“I Hate Men” is the New “Boys Will be Boys”

Photo courtesy of The Candor.

For a very long time, it’s been an understood social and comedic norm that you can target people with privilege as the butt of jokes or derision without it being considered politically incorrect or problematic.

For instance, our society highly values thinness. For that reason Nicki Minaj can rap, “F*ck the skinny bitches in the club / F*ck you skinny b*tches” and Meghan Trainor can sing “I’m bringing booty back, go tell those skinny b*tches that,” without a major outcry of people being offended — because it’s so socially acceptable to make fun of identities that garner privilege. 

The same is true for the “I hate men” banter that pervades internet and Twitter culture. It’s commonly accepted and never deemed problematic because being a man is highly valued and garners privilege, so you can make fun of it. 

But as is the case with wearing cargo shorts and using truckloads of Axe, just because you can do something doesn’t mean you should. Nor does it make it right.

The phrase has become a catch all response. “I went on a date with this guy who just talked about other girls he’d been with the whole time” and “I just got catcalled and followed home” and “This guy in my hall smells like he hasn’t showered in weeks” can all elicit the same response: I hate men. 

But despite all of the comedic gold and laughs the phrase has gotten, it might just be time to lay this phrase and concept to rest. Here’s why.

On closer inspection, there are so many things about the commonality of the phrase that are anti-feminist. For the purposes of clarity, I’ll assert the definition of feminism that I’ll be referencing throughout the argument: that all people have the right to pursue the life they want and they should not be restricted on the basis of gender. 

(Note: This definition is partially inspired by RBG’s definition and it’s also a more gender inclusive definition than the basic one that’s something along the lines of the fact that women deserve equality. This definition remembers that feminism isn’t only about those who identify as women, but rather seeks to get rid of gender roles and negative stereotypes of all genders because they all impact each other. More on that for a separate critique.)

The first issue with the “f*ck men” sentiment is that it sometimes acts as an incomplete response to a real issue. Take the example of a woman telling her friends she’s just been followed home or has experienced some form of harassment. The common response that we’ve all heard far too often of “Men are the worst!” or “This is why I hate men,” and while it’s definitely a fair instinctual response, it is ultimately not very different from saying “Boys will be boys.” 

“I hate men” almost feels like our generation’s way of saying “boys will be boys,” except for the fact that it asserts disapproval while past generations’ “boys will be boys” seemed to simply assert neutrality. But the principle is the same; It accepts defeat and accuses that whatever wrong was just experienced is an issue so massive it almost exists at a population level.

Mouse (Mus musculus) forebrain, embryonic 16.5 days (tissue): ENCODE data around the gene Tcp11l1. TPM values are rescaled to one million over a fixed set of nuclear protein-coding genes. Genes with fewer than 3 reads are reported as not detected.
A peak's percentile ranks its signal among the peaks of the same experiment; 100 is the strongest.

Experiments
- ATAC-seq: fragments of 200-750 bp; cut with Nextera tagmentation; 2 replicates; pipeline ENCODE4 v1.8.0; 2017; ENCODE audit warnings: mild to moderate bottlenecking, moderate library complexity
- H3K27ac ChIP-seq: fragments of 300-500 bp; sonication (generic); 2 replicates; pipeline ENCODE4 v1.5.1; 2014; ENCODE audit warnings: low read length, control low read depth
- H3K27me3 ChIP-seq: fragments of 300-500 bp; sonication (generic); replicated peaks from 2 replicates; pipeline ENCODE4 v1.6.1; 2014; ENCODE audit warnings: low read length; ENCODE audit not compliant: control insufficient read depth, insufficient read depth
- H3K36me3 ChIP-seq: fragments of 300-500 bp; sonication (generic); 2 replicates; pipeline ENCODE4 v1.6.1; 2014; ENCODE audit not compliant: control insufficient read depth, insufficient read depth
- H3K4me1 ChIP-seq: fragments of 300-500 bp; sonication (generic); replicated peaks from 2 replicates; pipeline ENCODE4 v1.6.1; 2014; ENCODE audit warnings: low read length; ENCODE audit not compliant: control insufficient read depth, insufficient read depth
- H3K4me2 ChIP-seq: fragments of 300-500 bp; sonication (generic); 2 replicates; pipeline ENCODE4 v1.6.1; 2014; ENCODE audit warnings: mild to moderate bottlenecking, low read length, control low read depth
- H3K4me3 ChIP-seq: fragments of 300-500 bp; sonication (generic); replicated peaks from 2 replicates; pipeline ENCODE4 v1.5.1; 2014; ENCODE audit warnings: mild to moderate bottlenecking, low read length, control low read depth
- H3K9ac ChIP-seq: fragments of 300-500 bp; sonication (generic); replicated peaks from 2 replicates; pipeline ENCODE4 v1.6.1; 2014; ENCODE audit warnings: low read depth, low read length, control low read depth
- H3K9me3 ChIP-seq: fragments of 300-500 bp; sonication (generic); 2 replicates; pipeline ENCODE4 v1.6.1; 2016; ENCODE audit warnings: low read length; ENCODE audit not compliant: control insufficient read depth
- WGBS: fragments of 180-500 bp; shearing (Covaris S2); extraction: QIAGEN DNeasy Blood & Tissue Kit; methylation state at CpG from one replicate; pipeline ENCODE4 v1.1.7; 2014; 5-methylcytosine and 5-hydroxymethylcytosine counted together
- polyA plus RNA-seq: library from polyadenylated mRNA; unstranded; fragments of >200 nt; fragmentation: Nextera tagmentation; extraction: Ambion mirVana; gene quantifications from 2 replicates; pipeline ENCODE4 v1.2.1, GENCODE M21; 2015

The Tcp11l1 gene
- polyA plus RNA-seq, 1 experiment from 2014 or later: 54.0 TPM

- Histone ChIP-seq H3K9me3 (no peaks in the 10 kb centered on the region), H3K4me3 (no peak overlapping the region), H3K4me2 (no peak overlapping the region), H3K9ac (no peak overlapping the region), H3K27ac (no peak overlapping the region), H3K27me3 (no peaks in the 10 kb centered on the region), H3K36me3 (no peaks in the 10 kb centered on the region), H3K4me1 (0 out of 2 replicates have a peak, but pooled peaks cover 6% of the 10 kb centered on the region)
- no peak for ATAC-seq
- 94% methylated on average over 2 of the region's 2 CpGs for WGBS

While I can’t speak for all women, any time I’ve heard the phrase it has almost felt like an unintentional reminder that whatever I’ve experienced will just keep happening, because it’s just what men do. 

The second issue with the flippant “I hate men” banter is more obvious. It’s plain mean. To take it a step further, it may also overlook a feminist issue. Going back to the definition of feminism, toxic masculinity is a feminist issue because it insists that men should avoid showing their emotions, being soft or feeling pain which, of course, is a form of denying someone the ability to be truly themselves on the basis of the gender they identify with.

The question, though, is how can you believe men should be allowed to be soft, show emotions and be sensitive, but then still say things like “Kill every man!” to your male friends? Should they be expected to toughen up and allow it to just roll off their shoulders?

That question is of course nuanced. This whole essay is nuanced. So many women have experienced trauma and abuse at the hands of men and are focused on their own healing. Their associations with men make sense! OUR associations with men make sense. I merely hope that instead of accepting this ideology and common sentiment as a given, we see it as something to question and that we ponder whether it’s right and whether it’s in line with our own beliefs.

We cannot simultaneously expect men to be sensitive while yelling at them that we hate them and telling them our words shouldn’t impact them. Words matter. 

We also cannot say we expect better from men while also just moments later saying phrases that clearly denote that we don’t at all expect better. That in fact we expect worse.

Women are allowed to deal with pain and fear and trauma in whichever ways they are able to cope. This is not about what is righteous or pure or correct. It simply means that when we are closer to being fully healed, we question our behavior and its impact. We ask ourselves what we acknowledge to be right or fair. May we be thoughtful in our words and beliefs and think outside of what is considered socially acceptable.

My hands are not clean. I cannot deny that I’ve been part of more than a few circles of women talking about horrendous date experiences or strange encounters or just gross lack of hygiene experiences we’d had with men and I’ve definitely responded with “this is why men are the worst!” more times than I can count. 

But this summer, I remember sitting with my brother while he scrolled through Twitter. In the midst of the Black Lives Matter movement, which obviously impacted us both emotionally, he still saw tweets with openings like “Black men are only good for two things…” and “I can’t bother with Black men because…” 

“Why is this okay?” he said, clearly impacted. And I realized, “It is not.”